I’ve been reading in Deuteronomy lately which probably seems strange. I mean…who says, “I’m having a hard time figuring out what to study in the Bible. I think I’ll hang out in Deuteronomy?” If you do, in fact, say this, please raise your hand because I need to shake it.
If you are like me and don’t tread down the steps of Deuteronomy much, the first couple of chapters recount Israel’s history prior to entering the Promised Land.
God was all prepared to give them this land flowing with milk and honey. He was going to hand it over to them. He was going to fight the battles required to occupy it. All they had to do was trust and be obey.
That sounds simple enough, doesn’t it? Afterall…
These people saw God inflict ten plagues on the Egyptians because Pharaoh would not let them go.
They heard the Spirit of God pass over their houses and save their firstborn sons because the doorposts were tinged with the blood of a lamb.
They saw Him lead them with a pillar of fire by night and a pillar of cloud by day.
They saw Him split open the Red Sea so they could cross on dry ground.
They saw Him swallow up their enemies by closing that same sea.
So, of course God could fight the battles for them.
Of course he could deliver it into their hands.
They had seen it first hand.
But as you may know, that is not what happened. As they were standing near the Promised Land, they wanted to send spies over to see who inhabited it and if the land was, indeed, flowing with milk and honey.
So, they sent spies over instead of going with God and taking His word for it. Their intel, it seemed, was more reliable than God’s word.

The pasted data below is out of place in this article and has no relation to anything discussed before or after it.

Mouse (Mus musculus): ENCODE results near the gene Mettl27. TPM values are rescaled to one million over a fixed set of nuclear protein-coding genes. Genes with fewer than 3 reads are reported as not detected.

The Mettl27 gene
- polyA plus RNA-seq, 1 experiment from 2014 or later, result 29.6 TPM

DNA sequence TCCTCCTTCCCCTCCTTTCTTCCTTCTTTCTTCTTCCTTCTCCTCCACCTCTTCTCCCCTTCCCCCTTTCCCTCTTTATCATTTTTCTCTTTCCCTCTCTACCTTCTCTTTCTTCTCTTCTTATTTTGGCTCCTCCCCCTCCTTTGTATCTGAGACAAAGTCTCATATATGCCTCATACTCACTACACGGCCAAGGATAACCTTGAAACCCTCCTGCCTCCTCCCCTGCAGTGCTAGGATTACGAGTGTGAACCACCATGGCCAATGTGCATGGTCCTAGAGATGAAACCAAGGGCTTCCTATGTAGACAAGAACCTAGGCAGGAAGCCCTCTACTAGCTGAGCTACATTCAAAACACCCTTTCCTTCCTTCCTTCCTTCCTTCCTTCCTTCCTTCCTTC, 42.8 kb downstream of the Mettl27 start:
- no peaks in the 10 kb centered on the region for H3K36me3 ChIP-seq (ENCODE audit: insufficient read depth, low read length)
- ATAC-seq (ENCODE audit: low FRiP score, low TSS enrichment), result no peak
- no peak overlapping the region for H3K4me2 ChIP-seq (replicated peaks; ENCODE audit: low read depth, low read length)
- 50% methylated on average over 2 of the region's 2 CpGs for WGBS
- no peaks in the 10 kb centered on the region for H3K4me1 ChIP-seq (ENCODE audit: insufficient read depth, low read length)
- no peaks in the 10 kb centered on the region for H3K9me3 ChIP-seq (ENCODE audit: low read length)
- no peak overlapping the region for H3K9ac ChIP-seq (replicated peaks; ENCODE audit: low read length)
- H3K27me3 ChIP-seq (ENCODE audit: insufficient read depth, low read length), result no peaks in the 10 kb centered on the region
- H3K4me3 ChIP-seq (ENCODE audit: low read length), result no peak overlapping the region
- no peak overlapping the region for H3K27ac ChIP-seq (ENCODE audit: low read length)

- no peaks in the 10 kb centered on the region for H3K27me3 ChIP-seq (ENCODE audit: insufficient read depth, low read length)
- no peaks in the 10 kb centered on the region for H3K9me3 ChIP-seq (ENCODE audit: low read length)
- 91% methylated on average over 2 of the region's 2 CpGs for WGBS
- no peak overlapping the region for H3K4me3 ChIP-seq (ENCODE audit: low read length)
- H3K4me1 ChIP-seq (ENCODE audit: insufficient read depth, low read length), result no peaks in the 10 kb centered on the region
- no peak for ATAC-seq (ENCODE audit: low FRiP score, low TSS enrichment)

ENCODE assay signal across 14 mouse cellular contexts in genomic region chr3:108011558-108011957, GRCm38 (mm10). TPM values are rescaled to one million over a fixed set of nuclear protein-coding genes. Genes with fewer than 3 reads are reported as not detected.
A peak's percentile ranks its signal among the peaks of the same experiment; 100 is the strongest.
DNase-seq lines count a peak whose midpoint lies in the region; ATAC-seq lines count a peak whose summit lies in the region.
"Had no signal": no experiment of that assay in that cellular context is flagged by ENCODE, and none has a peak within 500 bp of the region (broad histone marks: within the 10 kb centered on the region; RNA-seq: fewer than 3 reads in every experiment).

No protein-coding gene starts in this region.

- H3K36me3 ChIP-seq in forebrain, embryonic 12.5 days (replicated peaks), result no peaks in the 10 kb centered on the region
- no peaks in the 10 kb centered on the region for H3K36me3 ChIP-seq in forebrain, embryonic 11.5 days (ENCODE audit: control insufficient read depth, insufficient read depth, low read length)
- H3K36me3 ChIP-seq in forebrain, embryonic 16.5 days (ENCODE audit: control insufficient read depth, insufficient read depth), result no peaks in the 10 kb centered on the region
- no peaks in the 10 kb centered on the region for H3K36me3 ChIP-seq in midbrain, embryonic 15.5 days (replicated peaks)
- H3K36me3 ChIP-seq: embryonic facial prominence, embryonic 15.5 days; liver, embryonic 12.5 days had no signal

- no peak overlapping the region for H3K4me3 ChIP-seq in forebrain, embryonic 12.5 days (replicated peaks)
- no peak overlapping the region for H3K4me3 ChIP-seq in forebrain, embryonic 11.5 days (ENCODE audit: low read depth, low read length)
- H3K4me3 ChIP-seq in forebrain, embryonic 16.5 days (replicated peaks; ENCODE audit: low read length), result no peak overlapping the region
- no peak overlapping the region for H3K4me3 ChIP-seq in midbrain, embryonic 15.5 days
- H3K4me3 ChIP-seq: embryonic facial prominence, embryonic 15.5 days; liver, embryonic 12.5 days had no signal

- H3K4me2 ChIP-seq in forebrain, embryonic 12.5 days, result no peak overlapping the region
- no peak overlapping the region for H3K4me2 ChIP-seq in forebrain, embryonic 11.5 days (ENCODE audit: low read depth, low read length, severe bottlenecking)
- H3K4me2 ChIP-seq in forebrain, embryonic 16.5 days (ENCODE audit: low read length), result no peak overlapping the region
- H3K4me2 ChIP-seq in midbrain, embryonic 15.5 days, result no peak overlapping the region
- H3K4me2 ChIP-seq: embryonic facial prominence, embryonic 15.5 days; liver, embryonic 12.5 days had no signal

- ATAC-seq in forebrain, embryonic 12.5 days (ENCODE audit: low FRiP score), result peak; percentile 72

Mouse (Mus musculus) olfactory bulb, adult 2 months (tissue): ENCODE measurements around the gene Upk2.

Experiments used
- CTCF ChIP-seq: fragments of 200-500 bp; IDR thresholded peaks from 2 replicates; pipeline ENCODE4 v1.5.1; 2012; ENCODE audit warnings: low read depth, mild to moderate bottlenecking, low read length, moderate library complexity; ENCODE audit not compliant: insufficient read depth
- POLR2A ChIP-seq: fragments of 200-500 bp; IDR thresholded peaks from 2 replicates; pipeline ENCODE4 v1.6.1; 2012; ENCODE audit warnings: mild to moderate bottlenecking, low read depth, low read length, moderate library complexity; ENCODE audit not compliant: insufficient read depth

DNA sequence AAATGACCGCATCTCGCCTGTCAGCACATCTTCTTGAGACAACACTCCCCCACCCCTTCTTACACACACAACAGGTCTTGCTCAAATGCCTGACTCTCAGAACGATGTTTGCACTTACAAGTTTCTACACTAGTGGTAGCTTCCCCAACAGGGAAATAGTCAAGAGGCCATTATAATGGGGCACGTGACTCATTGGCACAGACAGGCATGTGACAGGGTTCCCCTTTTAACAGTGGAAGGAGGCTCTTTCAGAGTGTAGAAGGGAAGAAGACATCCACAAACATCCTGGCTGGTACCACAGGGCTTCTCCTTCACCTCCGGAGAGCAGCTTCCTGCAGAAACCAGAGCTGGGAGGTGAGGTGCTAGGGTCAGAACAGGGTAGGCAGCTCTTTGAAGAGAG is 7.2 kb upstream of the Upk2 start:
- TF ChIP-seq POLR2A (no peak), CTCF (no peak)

The spies came back and confirmed the land was bountiful and beautiful, but the people there were scary and some of them were giants.
All but two of the twelve spies sent did not believe God would do what He said he would do. The enemy was just too strong and their odds weren’t that great.
And because they saw the obstacles through their own eyes and not through the eyes of faith, they didn’t trust. They didn’t obey when God told them to go fight.
This did not go over well. God was angry with them, and he swore that unbelieving generation would never enter the Promised Land.
It was over that quick for an entire generation because they did not trust the LORD.
How often am I guilty of the same?
So, for forty years, the entire nation wandered in the wilderness waiting for the last of that generation to die.
In Deuteronomy 2, God tells them they’ve wandered long enough and provides directions for their next steps:
- Go North
- You’ll go through the land of Edom & they will be threatened (so be careful)
- Do not bother them because they are on the land I’ve given them.
- If you need anything…pay them for it.
And then the most beautiful of verses smacked me in the face:
“For the LORD your God has blessed you in everything you have done. He has watched your every step through this great wilderness. During these forty years, the LORD your God has been with you, and you have lacked nothing.”
Even though God had allowed them to experience the consequences of their faithlessness, He had not left them.
God blessed them even though they were wandering in the wilderness because of their sin.
He watched over their every step.
He took care of them so they lacked nothing.
Despite their sin.
Despite their stubbornness.
Despite the fact that their willfulness and disobedience got them into the wilderness in the first place, God did not abandon them.
Even then, God was watching where their feet stepped. He was supplying their every need supernaturally from food to clothing and everything in between. He stayed with them even when they deserved abandonment.
What a merciful and gracious God!
Oh, Lord, that I might be merciful simply because you have shown me mercy.
Oh, Lord, that I might be gracious simply because you have extended me grace.
Father, forgive me when I have been…
Forgive me when I have trusted my own intel instead of Your word.
Thank you for never leaving me despite these things.